• arrow_drop_downarrow_drop_upMolecular results
    Hebeloma radicosum forms a monophylum in all single locus analyses and we have not observed any intraspecific variation that could point towards undetected species within Europe. The ITS of the epitype of the species has been obtained and supports our conclusions. The isolated position of H. radicosum within the genus implies that the species can easily be identified by molecular data within the context of European species. In Eberhardt et al. (2020b), it was shown that H. sagarae, currently only known fron Japan, is a sister species of H. radicosum, and are the only know species of H. sect. Myxocybe.
  • arrow_drop_downarrow_drop_upCommentary
    Within Europe Hebeloma radicosum seems phylogenetically, and even morphologically, somewhat isolated. With its membranous ring, the distinctly rooting stipe and the marzipan-like smell this species is usually instantly recognisable in the field. For this reason, as mentioned above, we rarely receive collections of this taxon from forayers and consequently we have less information about its distribution than we would like. Much has been written about its possible association with nests and latrines of various animals. There appears little doubt that it favours nitrogen enriched soils. Other species described from Australia and Japan also appear to favour such habitats and we await further study to see how closely related these taxa are. Hebeloma radicosum has a consistent appearance with its often spotted and scaly glutinous pileus (particularly in humid conditions) and stipe with annular ring and often concentric scales down to the base of the stipe. The smell is also usually distinct and fairly strong. Microscopically, it has cheilocystidia that are less consistently uniformly cylindrical than members of H. sect. Scabrispora; indeed they are very irregular and can vary from cylindrical to ventricose or clavate-stipitate and almost everything in-between! Bulliard did not select any material as holotype for this taxon. However his illustration serves as an excellent lectotype. In order to ensure a precise application of the name of this taxon, we have designated an epitype; we have chosen a collection from France.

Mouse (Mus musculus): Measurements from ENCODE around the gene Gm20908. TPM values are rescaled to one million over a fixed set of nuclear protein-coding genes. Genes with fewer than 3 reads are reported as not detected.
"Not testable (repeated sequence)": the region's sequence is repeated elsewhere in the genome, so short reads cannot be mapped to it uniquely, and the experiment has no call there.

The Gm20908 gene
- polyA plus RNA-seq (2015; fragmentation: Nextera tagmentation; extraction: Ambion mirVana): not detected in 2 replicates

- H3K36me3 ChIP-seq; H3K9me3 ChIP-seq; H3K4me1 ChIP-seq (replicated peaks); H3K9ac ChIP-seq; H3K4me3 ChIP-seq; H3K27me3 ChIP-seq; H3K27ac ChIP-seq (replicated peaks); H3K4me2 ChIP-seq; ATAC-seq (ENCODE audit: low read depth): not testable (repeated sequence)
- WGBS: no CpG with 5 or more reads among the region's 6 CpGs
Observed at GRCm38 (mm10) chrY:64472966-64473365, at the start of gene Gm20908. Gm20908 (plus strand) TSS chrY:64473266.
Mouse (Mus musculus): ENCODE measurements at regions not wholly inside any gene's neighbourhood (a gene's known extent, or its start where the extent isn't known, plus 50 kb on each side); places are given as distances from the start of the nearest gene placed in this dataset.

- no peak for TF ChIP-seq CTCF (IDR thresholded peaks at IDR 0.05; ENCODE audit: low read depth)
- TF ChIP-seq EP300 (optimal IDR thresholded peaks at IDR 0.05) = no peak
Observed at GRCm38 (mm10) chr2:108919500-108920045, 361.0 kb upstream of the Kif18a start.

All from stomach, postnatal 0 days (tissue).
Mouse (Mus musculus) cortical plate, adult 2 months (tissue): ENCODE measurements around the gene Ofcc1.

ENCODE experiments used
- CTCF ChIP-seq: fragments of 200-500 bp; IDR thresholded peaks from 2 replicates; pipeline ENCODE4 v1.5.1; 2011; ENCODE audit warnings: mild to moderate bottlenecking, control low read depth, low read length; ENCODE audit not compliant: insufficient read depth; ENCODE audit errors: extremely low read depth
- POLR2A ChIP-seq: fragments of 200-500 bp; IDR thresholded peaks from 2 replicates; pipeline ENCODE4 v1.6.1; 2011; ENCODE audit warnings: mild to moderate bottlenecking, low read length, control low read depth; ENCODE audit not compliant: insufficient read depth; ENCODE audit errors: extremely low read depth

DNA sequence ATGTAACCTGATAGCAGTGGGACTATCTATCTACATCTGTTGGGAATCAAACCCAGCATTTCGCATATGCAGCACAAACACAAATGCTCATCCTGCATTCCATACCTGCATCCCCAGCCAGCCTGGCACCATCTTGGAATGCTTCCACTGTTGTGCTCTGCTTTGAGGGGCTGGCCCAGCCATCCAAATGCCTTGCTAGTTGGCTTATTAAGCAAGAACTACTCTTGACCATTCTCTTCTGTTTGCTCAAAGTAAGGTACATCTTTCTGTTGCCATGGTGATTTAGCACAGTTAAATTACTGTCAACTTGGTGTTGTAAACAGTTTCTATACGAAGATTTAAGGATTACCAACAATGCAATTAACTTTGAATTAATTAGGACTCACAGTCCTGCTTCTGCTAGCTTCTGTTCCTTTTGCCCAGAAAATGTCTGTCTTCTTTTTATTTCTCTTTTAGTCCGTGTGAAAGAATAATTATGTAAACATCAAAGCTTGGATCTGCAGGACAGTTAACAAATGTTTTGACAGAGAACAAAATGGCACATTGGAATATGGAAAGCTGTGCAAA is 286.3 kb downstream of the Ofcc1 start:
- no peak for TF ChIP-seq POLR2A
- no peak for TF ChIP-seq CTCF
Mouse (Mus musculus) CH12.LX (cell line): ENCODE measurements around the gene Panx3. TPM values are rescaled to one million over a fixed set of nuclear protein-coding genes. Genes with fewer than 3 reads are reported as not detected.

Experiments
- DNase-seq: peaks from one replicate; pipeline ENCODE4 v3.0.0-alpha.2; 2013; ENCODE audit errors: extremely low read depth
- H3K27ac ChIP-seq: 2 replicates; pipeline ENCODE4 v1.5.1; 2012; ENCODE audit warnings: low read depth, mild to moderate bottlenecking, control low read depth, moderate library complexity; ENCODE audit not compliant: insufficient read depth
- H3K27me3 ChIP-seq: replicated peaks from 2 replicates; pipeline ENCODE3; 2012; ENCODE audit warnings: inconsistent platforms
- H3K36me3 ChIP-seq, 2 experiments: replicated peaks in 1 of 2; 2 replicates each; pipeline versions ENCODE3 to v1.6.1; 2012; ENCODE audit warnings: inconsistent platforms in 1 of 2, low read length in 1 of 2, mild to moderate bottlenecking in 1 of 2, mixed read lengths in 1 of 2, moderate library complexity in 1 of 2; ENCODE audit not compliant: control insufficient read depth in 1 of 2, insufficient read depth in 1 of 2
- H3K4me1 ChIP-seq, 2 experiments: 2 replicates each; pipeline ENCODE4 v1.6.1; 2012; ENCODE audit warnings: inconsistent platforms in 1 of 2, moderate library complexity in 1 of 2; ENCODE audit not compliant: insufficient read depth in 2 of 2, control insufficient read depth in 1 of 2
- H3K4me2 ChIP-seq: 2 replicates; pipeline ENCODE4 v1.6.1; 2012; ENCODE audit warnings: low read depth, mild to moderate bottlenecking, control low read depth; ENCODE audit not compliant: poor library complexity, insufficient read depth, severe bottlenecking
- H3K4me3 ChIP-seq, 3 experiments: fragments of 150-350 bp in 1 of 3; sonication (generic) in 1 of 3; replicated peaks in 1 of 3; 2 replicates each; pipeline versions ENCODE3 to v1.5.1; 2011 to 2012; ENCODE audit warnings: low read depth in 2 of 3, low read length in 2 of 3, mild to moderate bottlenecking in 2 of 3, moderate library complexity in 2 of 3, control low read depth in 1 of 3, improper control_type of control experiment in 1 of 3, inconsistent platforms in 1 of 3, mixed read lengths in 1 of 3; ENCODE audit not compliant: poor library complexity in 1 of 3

Geographic distribution
  • arrow_drop_downarrow_drop_upAdditional cited collections